Combination treatment with ethyl pyruvate and aspirin enhances neuroprotection in the postischemic brain

Neurotox Res. 2010 Jan;17(1):39-49. doi: 10.1007/s12640-009-9075-4. Epub 2009 Jul 28.


Ethyl pyruvate (EP), a simple aliphatic ester of pyruvic acid, has been shown to act as an anti-inflammatory molecule in various pathological conditions, which include sepsis or hemorrhagic shock. Recently, we showed that ethyl pyruvate has a neuroprotective effect in the postischemic brain and also in KA-induced pathogenesis in the brain. In this study, we examined whether aspirin augments neuroprotective effect of ethyl pyruvate in transient focal ischemia model by complementing the neuroprotective effects of ethyl pyruvate. Although, most of neuroprotective effect of aspirin has been attributed to the anti-platelet action, aspirin also has direct neuroprotective effects, including NF-kappaB inhibition. Ethyl pyruvate dose-dependently suppressed infarct formation in the postischemic brain, wherein intravenous administration of 5 mg/kg ethyl pyruvate 30 min after the occlusion reduced infarct volume to 34.5 +/- 15.5% (n = 6, P < 0.01) of that of the untreated control. In combination with aspirin (5 mg/kg, i.v.), the neuroprotective effect was enhanced, resulting in 16.0 +/- 5.9% (n = 6, P < 0.01) infarct volume. The time window for synergistic neuroprotection by ethyl pyruvate and aspirin extended to 9 h post-MCAO. The synergistic reduction in infarct volume was accompanied by suppression of the clinical manifestations associated with cerebral ischemia including motor impairment and neurological deficits. Inflammatory processes including microglial activation and proinflammatory cytokine expression were notably suppressed by the combination treatment in the postischemic brain and in primary microglia cultures, wherein ethyl pyruvate and aspirin modulate NF-kappaB signaling differentially. Aspirin interferes with IkappaB phosphorylation and degradation in the cytoplasm, possibly by specifically inhibiting IkappaB kinase-beta, whereas, the effect of ethyl pyruvate seems to occur in the nucleus, where it may interfere with the binding of NF-kappaB to responsive promoter elements in the target genes. Similar enhancement in neuroprotective effect was also observed in primary cortical cultures after NMDA or Zn(2+) treatment or oxygen-glucose deprivation. Together, these results indicate that combination treatment of ethyl pyruvate and aspirin affords synergistic neuroprotection in the postischemic brain with a wide therapeutic window, in part via differential modulation of the NF-kappaB signaling pathway.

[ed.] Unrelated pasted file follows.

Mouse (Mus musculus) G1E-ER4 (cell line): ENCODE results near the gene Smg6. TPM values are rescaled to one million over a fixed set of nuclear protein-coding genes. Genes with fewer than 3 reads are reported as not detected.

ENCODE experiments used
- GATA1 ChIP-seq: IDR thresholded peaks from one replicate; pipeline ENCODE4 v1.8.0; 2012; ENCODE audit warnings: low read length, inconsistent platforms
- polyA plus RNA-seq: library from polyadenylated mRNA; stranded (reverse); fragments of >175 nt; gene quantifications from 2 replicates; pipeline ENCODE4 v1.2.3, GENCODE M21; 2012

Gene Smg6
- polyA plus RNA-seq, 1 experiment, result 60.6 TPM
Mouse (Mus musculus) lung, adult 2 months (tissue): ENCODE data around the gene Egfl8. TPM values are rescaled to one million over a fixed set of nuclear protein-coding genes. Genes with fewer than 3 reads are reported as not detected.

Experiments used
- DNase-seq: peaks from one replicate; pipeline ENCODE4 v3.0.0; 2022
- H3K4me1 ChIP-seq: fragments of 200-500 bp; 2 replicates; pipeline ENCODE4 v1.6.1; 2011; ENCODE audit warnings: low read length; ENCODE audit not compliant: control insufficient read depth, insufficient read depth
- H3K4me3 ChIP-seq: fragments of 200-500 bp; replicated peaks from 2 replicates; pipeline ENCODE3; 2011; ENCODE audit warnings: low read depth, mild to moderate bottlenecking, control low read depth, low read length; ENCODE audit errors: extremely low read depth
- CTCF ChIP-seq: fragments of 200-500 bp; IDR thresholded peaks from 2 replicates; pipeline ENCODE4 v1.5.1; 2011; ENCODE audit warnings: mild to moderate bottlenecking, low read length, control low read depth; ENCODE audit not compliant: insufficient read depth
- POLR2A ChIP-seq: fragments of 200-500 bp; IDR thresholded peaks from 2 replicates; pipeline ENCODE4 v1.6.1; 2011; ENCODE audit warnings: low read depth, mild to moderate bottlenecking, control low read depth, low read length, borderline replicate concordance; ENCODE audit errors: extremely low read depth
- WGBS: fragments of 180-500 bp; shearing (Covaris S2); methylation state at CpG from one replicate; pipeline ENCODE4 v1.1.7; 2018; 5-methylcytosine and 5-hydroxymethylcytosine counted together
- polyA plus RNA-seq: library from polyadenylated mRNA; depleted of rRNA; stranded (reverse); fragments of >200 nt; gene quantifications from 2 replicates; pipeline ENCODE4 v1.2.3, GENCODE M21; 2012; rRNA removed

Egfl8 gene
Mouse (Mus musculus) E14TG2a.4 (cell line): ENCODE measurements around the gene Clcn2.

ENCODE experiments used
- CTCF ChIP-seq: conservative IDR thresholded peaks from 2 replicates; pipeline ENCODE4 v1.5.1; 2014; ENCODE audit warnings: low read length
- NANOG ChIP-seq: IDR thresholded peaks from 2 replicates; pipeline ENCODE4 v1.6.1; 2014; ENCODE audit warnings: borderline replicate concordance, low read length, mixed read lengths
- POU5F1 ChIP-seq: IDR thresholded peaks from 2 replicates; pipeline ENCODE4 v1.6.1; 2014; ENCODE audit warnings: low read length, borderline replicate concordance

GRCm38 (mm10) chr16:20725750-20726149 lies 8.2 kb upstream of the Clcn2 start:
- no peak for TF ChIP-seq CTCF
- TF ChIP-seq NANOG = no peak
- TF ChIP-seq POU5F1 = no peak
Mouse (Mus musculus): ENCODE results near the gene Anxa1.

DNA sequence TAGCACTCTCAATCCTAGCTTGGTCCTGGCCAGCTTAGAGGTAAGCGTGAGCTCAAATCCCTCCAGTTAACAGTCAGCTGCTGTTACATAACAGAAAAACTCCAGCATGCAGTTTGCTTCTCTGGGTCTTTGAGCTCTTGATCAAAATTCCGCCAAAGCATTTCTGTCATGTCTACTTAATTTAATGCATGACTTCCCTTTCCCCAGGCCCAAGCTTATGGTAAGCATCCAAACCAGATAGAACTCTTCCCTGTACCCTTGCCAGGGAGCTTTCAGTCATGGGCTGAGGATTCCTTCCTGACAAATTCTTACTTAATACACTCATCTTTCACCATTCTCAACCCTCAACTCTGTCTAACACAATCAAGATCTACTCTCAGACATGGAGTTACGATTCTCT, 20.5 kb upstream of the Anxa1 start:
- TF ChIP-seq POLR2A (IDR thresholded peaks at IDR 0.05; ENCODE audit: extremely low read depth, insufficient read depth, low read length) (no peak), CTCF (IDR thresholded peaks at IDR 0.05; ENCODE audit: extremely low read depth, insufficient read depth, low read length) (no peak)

Publication types

  • Research Support, Non-U.S. Gov't

MeSH terms

  • Animals
  • Aspirin / therapeutic use*
  • Astringents / pharmacology
  • Astrocytes / drug effects
  • Brain Infarction / etiology
  • Brain Infarction / prevention & control
  • Cells, Cultured
  • Cerebral Cortex / cytology
  • Cytokines / metabolism
  • Disease Models, Animal
  • Dose-Response Relationship, Drug
  • Drug Therapy, Combination / methods
  • Embryo, Mammalian
  • Excitatory Amino Acid Agonists / pharmacology
  • Gene Expression Regulation / drug effects
  • Glucose / deficiency
  • Hypoxia
  • Infarction, Middle Cerebral Artery / pathology
  • Infarction, Middle Cerebral Artery / physiopathology
  • Infarction, Middle Cerebral Artery / prevention & control*
  • Male
  • N-Methylaspartate / pharmacology
  • NF-kappa B / metabolism
  • Neurons / drug effects
  • Neuroprotective Agents / therapeutic use*
  • Polysaccharides / pharmacology
  • Pyruvates / therapeutic use*
  • Rats
  • Rats, Sprague-Dawley
  • Rotarod Performance Test
  • Severity of Illness Index
  • Time Factors
  • Zinc Sulfate / pharmacology


  • Astringents
  • Cytokines
  • Excitatory Amino Acid Agonists
  • NF-kappa B
  • Neuroprotective Agents
  • Polysaccharides
  • Pyruvates
  • ethyl pyruvate
  • N-Methylaspartate
  • Zinc Sulfate
  • Glucose
  • Aspirin